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Delinquent Democrats Declining

House Democratic leaders have narrowed their list of dues deadbeats to about 40 Members while collecting $6 million so far this cycle from within their Caucus as they continue to press their own to help pad the party coffers heading into 2006.

The latest Democratic Congressional Campaign Committee dues tally, which registers Member giving through June 30, was sent out to the Caucus late last week. With the spreadsheet comes a letter from Minority Leader Nancy Pelosi (Calif.) and DCCC Chairman Rahm Emanuel (Ill.) reminding Members of their goals and contributions to date.

So far, two-thirds of the 202 Democrats have given at least some money to the DCCC, and two — Reps. Steve Israel (N.Y.) and Nita Lowey (N.Y.) — have paid off their dues entirely. Israel is obligated to pay $150,000 this cycle, while Lowey owes $250,000. Ten Democrats — those in the “Frontline” program for threatened incumbents — are excused from paying any party dues.

“Dues reports are internal DCCC documents that we typically do not comment on,” said Sarah Feinberg, spokeswoman for the DCCC. “That said, it is clear that the DCCC has completed yet another recordbreaking fundraising quarter, and that is due in no small part to the enthusiastic support of the Caucus.”

The latest numbers show a new round of leadership pressure to get Members to give early is beginning to work. Three months ago, at the end of the first financial reporting cycle some 103 Members — or about half the Caucus — had failed to pay any of their dues. Since that time, Pelosi, Emanuel and other leaders issued an ultimatum to Members and threatened to pull party services such as telephones, office space and computers from anyone who didn’t pay up.

Among leaders, Pelosi is setting the example for her Caucus by contributing the most in dues so far this cycle. Her total of $265,000 was followed by Minority Whip Steny Hoyer (Md.), who has written $200,000 in checks, and DCCC Chairman Rahm Emanuel with $200,000.

Pelosi, Hoyer and the No. 3 House Democrat, Caucus Chairman Robert Menendez (N.J.) each owe $600,000 this cycle, while other top leaders are charged $400,000. Menendez, who is eyeing the New Jersey Senate and has $2.5 million in the bank, has paid just $15,000 of his obligation so far.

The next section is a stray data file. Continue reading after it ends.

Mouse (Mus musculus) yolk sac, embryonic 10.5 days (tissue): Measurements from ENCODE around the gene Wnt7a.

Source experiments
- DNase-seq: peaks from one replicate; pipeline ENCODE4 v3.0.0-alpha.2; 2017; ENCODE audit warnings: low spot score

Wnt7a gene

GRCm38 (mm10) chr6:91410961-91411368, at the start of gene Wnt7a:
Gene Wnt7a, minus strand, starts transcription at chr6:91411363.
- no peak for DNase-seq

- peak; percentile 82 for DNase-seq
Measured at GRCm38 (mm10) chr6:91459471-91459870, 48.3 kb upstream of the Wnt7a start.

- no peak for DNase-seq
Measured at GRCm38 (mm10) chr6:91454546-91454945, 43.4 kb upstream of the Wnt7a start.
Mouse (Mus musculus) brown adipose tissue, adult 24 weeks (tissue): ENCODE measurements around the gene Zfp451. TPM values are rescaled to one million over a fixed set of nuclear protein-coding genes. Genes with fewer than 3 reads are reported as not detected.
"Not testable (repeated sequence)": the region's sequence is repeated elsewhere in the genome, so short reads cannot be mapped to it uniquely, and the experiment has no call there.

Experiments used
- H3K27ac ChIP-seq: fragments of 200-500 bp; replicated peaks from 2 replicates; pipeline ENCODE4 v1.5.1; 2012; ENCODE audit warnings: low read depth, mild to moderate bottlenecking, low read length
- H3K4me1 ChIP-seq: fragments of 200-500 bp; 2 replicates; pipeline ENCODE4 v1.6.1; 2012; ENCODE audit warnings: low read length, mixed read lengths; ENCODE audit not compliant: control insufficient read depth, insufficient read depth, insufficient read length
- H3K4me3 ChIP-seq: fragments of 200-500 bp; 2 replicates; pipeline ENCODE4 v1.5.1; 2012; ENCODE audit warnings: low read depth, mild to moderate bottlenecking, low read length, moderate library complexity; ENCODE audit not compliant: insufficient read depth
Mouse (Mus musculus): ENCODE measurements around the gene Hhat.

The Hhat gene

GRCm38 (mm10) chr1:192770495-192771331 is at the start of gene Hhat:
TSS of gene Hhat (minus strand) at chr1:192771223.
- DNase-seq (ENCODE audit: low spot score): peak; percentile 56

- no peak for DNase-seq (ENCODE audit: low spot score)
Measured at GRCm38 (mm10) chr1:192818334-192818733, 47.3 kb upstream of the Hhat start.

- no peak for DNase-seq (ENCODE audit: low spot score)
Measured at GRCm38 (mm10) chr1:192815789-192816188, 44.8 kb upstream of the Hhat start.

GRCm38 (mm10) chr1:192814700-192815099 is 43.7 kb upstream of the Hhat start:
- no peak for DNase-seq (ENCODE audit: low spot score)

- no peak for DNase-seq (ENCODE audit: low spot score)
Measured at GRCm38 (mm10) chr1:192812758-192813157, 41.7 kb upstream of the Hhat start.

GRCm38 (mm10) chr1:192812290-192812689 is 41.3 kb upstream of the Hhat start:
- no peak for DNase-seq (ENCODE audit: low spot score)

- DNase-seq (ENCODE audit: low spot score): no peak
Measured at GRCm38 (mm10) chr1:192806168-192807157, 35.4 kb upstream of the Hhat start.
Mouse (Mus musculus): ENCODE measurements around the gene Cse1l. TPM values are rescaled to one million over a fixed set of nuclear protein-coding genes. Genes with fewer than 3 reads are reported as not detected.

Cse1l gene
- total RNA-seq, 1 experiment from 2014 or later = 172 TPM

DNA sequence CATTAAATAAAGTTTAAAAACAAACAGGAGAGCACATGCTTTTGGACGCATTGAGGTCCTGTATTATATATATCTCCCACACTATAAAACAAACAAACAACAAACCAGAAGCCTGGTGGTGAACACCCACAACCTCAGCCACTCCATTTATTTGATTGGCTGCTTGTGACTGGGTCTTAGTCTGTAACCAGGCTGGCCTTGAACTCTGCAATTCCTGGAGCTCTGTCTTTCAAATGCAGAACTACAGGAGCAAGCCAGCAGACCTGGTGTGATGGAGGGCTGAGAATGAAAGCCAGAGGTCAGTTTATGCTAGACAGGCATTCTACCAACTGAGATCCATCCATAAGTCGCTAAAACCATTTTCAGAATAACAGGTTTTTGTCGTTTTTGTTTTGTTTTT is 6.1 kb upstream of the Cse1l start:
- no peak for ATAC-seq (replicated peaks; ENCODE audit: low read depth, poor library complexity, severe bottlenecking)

Other leaders are starting to make a dent in their own targets. Caucus Vice Chairman Jim Clyburn (S.C.) and Steering Committee co-chairman George Miller (Calif.) have paid $100,000 apiece, or a fourth of their dues. Rep. John Spratt (S.C.), assistant to the Minority Leader, has given $60,000, and Rep. Rosa DeLauro (Conn.), another Steering Committee co-chairman, has given $25,000.

Beyond the leadership, several top Members are holding their wallets close. Chief deputy whips Reps. Maxine Waters (Calif.) and Ron Kind (Wis.) have yet to pay any of their $250,000 dues. The top Chief Deputy Whip, Rep. John Lewis (Ga.), has paid $100,000 of his tally, followed by chief deputies Reps. Jan Schakowsky (Ill.) with $70,000 and Joseph Crowley (N.Y.) with $65,000. The latter two are vying to be the next Caucus vice chairman.

Several other high-ranking Members have also made strong showings in the first six months of the cycle including Rep. John Murtha (Pa.) with $65,000, Hilda Solis (Calif.) with $66,500, Peter Visclosky (Ind.) with $75,000, and Henry Waxman (Calif.) with $75,000.

A number of exclusive committee ranking Members have yet to pony up their $250,000 ask including Reps. Rick Boucher (Va.), Ben Cardin (Md.), who is running for the Senate, Luis Gutierrez (Ill.), Paul Kanjorski (Pa.), Jim McDermott (Wash.), John Olver (Mass.), Pete Stark (Calif.) and Bernie Sanders, the Vermont Independent and Senate aspirant who caucuses with the Democrats.

As for ranking members on other committees, just one of those 18 leading Democrats — Rep. Lane Evans (Ill.) — has yet to pay any of his $200,000 dues. Exclusive committee ranking members owe $300,000 this cycle, while other ranking Members owe $200,000.

Standouts among the non-dues paying Members are those with Senate or gubernatorial ambitions, including Sanders and Cardin, as well as gubernatorial candidates Reps. Jim Davis (Fla.) and Ted Strickland (Ohio), and Senate hopefuls Reps. Harold Ford Jr. (Tenn.), Robert Andrews (N.J.) and Bill Pascrell (N.J.).

Andrews and Pascrell join fellow New Jersey lawmakers Menendez and Rep. Frank Pallone, who hope to win a prospective appointment to replace Democratic Sen. Jon Corzine. Corzine is running for governor, and if he prevails, can name his own successor early next year.

Member dues, which range from $100,000 to $600,000, are part of the DCCC’s three-pronged approach to party fundraising. The party also relies on big Democratic donors and direct mail to round out their efforts.

In his latest letter, Emanuel tells Members that so far that the party has raised $24 million, $10 million more than at the same point in 2003. The DCCC chairman also noted that the party has locked in 33 candidates to run for open or Republican held seats, and plans to increase that number to its goal of 45 targeted candidates by the end of the year.

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